by Chelsey Nicole Hamilton for The Dance Journal
This review is part of the Dance Journal’s Student Author Program. Chelsey was mentored by Dance Journal writer, Kat Richter. Chelsey is a sophomore at Temple University, majoring in Journalism and Dance. She has been dancing various styles since the age of four and is very excited for this opportunity to combine her two passions, as well as becoming more involved in the arts community of Philadelphia.
In light of Valentine’s Day, professional dancer and choreographer Melissa Chisena decided to put on a performance filled with many different styles of dance, all of which had one thing in common: couples. Evening of Duets premiered Friday evening at the Community Education Center.
The show began with a simple duet, Proximities, choreographed by Chisena and performed to Bach’s Cello Suite #2 in D Minor. The dancers, Eleanor Goudie-Averill and Jennifer Yackel, kept glancing at each other at different points during the piece, which developed a sense of curiosity. One dancer wore a black top and blue bottom, while the other wore a blue top and black bottom, creating a sense that they were connected but somehow still different.
The Arrangement, choreographed by Tara Madsen Robbins, set a more fast-paced tone and was filled with strong and intense movements, including jumping, running, and upper body gestures. The dancers, Christine Michener and Priscilla Tillotson, wore pink dresses that contrasted with the wild and animal-like movements of the dance. The music of Zoe Keating gave the dancers a strong beat to follow and the piece ended suddenly when the dancers crouched down and the music stopped.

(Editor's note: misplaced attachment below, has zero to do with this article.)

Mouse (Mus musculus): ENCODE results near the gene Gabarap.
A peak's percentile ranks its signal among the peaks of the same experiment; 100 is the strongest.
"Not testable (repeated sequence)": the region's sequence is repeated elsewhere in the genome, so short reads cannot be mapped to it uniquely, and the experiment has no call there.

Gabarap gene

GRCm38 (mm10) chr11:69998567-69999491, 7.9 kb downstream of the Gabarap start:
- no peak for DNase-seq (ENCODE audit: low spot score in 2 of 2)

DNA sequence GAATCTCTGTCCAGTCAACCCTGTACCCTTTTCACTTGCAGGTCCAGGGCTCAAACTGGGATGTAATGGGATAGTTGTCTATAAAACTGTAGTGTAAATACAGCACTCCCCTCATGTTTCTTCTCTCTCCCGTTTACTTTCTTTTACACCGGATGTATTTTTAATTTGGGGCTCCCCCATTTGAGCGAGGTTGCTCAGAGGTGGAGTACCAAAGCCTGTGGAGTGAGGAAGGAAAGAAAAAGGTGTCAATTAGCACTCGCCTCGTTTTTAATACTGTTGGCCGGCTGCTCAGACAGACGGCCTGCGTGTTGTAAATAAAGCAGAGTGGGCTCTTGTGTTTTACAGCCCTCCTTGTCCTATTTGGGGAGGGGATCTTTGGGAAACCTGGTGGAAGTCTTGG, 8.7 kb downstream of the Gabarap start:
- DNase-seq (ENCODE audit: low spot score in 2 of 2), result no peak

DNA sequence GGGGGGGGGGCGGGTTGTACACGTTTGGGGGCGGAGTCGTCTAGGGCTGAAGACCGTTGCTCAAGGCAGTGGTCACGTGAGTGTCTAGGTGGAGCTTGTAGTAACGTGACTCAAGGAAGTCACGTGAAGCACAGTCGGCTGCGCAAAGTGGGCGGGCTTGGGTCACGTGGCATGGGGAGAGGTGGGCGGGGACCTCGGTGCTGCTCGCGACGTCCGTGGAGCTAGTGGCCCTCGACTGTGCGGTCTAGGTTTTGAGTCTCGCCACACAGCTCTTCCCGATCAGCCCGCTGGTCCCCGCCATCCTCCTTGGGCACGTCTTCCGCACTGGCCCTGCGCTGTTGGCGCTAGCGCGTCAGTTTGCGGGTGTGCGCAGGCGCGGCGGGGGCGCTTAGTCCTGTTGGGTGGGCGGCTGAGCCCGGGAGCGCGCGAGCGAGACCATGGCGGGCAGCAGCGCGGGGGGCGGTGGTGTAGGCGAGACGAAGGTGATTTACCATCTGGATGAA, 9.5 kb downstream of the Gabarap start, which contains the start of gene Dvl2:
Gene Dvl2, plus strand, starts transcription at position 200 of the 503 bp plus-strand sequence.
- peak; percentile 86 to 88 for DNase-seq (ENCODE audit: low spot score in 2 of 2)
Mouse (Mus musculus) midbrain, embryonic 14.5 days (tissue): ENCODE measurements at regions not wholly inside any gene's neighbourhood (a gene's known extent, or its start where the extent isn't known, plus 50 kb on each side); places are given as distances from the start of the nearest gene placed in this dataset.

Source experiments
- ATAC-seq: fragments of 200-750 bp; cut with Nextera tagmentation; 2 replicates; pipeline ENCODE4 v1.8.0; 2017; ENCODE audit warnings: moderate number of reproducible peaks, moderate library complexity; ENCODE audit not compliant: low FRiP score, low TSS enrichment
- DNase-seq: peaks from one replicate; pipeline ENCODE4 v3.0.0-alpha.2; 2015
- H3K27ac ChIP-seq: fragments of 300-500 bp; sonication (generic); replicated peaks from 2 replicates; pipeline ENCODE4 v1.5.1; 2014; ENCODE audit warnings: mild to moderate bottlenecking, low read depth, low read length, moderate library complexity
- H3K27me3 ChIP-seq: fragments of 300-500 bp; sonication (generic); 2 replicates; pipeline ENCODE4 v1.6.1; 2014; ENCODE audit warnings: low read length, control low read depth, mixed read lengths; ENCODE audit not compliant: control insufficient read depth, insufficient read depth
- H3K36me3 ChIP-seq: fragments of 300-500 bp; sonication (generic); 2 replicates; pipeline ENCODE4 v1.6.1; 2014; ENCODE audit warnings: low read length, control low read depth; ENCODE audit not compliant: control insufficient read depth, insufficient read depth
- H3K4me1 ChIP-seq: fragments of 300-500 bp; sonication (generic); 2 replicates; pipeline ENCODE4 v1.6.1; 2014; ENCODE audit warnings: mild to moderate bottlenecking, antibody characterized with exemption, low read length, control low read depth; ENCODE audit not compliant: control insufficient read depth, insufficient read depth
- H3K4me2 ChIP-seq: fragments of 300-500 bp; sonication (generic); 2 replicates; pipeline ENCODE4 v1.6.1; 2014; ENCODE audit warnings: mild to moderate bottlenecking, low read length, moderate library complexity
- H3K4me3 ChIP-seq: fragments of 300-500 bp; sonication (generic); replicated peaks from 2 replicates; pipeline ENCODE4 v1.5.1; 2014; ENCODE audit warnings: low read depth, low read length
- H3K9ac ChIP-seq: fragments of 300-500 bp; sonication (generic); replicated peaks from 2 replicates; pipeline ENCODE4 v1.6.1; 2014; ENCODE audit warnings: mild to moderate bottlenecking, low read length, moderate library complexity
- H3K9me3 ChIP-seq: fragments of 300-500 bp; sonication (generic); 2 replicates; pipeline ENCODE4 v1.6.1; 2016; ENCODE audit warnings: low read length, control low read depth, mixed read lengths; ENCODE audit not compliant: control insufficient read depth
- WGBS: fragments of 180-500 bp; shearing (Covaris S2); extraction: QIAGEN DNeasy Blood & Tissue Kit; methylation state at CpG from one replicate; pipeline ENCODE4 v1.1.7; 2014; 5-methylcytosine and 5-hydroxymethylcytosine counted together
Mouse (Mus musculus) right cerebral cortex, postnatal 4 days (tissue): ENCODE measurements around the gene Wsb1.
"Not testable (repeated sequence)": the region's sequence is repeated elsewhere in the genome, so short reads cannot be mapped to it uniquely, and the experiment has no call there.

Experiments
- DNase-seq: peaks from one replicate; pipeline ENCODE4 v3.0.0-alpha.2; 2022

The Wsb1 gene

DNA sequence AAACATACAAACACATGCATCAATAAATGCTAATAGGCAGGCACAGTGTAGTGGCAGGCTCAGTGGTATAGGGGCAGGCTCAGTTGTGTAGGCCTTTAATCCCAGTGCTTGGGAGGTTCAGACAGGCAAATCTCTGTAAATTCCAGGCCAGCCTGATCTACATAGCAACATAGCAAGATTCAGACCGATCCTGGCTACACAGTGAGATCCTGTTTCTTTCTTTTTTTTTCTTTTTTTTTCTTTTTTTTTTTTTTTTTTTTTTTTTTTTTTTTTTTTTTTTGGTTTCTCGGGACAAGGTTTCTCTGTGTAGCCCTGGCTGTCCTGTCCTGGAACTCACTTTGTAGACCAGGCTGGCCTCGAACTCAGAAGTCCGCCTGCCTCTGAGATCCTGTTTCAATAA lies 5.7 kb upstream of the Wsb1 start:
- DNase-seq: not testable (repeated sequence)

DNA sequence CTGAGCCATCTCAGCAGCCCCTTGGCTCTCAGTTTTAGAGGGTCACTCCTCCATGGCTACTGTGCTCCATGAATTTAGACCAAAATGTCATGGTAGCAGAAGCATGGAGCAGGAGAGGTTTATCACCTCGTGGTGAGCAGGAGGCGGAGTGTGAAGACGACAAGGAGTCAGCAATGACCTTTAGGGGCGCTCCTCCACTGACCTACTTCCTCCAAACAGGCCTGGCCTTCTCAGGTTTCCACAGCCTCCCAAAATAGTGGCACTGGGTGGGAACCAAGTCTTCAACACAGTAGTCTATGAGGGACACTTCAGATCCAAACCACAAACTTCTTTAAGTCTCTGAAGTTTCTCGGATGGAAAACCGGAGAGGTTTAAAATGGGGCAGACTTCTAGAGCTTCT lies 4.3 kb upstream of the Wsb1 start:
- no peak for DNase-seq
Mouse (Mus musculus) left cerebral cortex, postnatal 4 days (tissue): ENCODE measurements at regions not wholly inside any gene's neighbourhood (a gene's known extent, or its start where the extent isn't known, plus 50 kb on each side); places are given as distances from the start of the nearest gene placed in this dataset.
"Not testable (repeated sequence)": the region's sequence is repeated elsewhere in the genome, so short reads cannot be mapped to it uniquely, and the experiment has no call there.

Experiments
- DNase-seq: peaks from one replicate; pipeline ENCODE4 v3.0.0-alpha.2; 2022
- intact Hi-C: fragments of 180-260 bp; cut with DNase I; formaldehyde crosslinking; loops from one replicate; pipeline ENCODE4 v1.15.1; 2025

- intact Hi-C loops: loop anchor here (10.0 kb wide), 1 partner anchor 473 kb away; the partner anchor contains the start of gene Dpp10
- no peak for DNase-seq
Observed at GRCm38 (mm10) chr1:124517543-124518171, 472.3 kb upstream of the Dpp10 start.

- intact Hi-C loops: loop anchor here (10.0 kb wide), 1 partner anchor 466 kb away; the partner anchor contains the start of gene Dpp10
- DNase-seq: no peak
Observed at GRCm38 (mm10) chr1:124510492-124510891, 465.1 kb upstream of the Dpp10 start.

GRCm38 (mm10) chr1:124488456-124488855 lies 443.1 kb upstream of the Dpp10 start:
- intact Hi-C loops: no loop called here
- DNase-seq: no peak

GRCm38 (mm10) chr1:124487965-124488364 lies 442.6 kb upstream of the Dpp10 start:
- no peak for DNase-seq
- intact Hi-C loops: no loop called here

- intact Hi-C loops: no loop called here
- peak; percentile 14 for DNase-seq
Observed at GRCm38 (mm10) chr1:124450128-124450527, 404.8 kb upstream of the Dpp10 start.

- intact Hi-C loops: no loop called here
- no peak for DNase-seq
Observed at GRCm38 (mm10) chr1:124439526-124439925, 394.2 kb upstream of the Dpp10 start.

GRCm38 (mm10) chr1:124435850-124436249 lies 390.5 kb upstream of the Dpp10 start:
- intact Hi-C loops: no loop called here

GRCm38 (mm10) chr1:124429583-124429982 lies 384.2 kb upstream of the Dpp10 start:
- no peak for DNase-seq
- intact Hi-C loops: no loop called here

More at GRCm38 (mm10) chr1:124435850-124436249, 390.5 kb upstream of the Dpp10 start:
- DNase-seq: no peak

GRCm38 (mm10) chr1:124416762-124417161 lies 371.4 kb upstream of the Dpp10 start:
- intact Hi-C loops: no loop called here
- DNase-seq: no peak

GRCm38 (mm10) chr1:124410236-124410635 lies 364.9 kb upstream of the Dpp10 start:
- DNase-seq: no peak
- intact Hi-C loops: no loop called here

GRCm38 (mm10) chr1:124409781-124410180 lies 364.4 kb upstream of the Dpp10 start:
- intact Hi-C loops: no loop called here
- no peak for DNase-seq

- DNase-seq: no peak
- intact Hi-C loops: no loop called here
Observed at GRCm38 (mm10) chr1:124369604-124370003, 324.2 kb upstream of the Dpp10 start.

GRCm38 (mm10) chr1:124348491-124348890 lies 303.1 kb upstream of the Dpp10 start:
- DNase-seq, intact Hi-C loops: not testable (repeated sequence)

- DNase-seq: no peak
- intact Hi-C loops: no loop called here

This led into Unveiled, a very serene and peaceful work performed by Yackel and Julia Kelly. They wore long, flowing skirts and utilized multiple angles and spaces on the stage. The end of this piece really stood out to me—the dancers finished across the stage facing one another with one hand up, seemingly longing for each other.
The next work, Sensus, comprised a superb performance by Chisena and Scott McPheeters. This number had the crowd laughing and stuck out because of its uniqueness compared to the other works in the show. To me, McPheeters and Chisena symbolized the typical power couple—their movements were very stiff, they would barely touch, and they seemed almost afraid of one another. They both wore business suits and seemed like they were constantly trying to get the other’s attention.
Connais-tu le Pays, the next piece, was both choreographed and danced by Yackel. In contrast to the previous number, she seemed serene and happy throughout the entire work, for which she wore a cream-colored dress. The angelic voice of live opera singer Katie Stevenson was the perfect complement.
1096 featured live music by Matthew Fenwick. Dressed in all black, flamenco dancer Elba Hevia y Vaca and modern dancer KC Chun-Manning performed an exciting combination of two very different styles of dance. Hevia y Vaca used her feet and hands for rhythms, while Chun-Manning seemingly mimicked her. The piece was an audience favorite because the two opposing styles resulted in a feisty and lively performance.
Matthew Emig and Priscilla Tillotson wore extravagant costumes of purple, blue, and black feathers in the next piece, Soaring, choreographed by Robbins. This dance was very fast-paced and incorporated a lot of shaking in both the dancers’ arms and legs. The music, similar to their movements, was very nerve-wracking and added to the anticipation of the piece.
Chisena’s final work of the evening, La Notte, included live music and featured both Chisena and Yackel. The dim lighting and the long skirts they wore— one in black and one in white— created a mysterious feel. The choreography picked up and got faster and faster as the dancers seemed to mirror one another. Due to the eye contact and constant electrifying feel between the dancers, this number was an unforgettable way to end a show full of a variety of different duets.
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